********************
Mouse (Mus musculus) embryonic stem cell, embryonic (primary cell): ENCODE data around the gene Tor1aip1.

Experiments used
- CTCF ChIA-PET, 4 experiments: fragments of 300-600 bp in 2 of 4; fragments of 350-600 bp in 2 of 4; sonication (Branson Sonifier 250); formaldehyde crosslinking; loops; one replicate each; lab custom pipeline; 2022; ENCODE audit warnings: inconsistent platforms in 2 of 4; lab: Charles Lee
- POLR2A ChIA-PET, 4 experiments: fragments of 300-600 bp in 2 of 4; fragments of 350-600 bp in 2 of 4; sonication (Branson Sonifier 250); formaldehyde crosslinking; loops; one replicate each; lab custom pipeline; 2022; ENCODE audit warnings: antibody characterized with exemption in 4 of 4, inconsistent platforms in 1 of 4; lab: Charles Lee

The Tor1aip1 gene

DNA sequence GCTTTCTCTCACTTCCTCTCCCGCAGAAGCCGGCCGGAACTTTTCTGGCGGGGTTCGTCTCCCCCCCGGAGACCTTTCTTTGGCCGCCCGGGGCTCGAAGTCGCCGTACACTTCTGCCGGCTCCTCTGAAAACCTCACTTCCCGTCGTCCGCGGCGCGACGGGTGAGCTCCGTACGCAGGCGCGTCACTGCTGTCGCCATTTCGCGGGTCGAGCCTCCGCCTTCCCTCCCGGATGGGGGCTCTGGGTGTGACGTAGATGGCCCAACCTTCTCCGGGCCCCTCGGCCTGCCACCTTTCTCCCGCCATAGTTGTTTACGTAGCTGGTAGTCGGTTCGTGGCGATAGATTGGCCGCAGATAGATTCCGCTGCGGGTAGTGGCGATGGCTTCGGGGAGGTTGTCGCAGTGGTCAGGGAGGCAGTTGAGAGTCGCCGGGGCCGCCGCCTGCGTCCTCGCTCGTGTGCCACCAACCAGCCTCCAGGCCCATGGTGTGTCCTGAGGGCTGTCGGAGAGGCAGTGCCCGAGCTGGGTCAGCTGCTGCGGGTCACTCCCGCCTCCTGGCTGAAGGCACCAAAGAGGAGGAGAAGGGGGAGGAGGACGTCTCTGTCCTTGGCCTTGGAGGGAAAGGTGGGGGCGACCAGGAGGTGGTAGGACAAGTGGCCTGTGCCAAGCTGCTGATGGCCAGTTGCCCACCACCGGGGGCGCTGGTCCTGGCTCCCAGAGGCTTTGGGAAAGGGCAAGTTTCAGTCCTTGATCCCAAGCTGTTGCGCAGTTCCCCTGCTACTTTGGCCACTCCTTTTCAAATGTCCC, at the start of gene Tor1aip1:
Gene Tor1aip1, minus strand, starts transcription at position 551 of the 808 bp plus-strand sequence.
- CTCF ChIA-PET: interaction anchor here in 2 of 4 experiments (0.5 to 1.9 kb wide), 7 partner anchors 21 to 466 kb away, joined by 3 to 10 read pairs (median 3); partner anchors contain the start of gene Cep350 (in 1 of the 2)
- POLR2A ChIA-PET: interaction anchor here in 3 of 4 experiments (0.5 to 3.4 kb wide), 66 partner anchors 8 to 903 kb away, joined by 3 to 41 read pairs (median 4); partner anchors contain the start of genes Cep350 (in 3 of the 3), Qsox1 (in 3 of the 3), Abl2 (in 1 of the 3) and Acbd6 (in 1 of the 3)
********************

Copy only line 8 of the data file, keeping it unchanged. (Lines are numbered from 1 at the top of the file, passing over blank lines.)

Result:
- CTCF ChIA-PET: interaction anchor here in 2 of 4 experiments (0.5 to 1.9 kb wide), 7 partner anchors 21 to 466 kb away, joined by 3 to 10 read pairs (median 3); partner anchors contain the start of gene Cep350 (in 1 of the 2)